Contradictions haunted postwar artists and intellectuals: taking any position could implicate them in a maze of argument. The 1950s, when Varo produced most of her mature work, were notable for their turn inward, as artists produced images of existential loneliness and embattled individualism in the wake of civilization’s great failure. The surrealists, however, did not abandon the marvelous for the absurd, and magic, eroticism, and a sense of possibility continued to inform their work; female surrealists in particular tried to retrieve their connection with an alternate history.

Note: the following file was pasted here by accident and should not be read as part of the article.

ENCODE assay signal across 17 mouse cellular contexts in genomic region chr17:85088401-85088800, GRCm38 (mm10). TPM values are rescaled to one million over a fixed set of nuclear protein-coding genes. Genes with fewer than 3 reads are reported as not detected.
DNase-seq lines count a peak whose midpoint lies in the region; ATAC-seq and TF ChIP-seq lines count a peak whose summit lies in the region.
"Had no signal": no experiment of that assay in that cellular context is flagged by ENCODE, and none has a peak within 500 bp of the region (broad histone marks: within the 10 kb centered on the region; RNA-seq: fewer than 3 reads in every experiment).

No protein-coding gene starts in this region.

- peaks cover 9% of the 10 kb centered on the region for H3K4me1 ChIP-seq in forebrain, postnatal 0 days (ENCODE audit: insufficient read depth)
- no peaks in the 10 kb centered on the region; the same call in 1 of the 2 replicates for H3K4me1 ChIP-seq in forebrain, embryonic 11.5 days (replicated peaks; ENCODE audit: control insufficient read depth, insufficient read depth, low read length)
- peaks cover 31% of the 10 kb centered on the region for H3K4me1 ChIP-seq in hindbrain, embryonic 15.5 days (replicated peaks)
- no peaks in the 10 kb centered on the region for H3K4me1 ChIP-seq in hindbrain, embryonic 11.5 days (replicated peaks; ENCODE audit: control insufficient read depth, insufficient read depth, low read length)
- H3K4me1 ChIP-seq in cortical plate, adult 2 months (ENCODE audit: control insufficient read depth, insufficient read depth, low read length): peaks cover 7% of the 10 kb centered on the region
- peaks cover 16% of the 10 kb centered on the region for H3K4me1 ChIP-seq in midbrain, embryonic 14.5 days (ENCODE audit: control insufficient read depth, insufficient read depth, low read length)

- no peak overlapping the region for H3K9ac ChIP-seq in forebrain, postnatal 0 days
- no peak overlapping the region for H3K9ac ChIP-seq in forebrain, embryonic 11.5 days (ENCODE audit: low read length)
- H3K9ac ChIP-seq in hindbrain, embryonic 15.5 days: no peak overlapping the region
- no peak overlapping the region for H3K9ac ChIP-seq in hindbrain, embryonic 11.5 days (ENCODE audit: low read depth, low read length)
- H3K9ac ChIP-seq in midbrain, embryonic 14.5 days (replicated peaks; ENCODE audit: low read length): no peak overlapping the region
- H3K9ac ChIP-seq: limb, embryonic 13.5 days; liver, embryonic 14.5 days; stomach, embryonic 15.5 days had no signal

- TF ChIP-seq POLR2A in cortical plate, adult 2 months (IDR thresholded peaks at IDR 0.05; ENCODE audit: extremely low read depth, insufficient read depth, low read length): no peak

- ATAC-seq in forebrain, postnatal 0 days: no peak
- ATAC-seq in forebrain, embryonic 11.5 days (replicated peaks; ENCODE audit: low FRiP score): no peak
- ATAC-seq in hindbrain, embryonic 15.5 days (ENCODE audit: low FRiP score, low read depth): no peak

Varo was not a feminist as we would define feminism today. But she and other surrealist women artists–and there were many, since it was a movement particularly open to women–did explore socially imposed divisions of gender, not to gain independence from men but to participate in a radical revision of perception and experience. Artist Leonora Carrington–who came to America with Max Ernst (escaping the Vichy government) and worked with Varo in Mexico–Leonor Fini, Dorothea Tanning, and Kay Sage not only painted but wrote poetry and fiction documenting their investigations into the feminine unconscious during the 40s and 50s.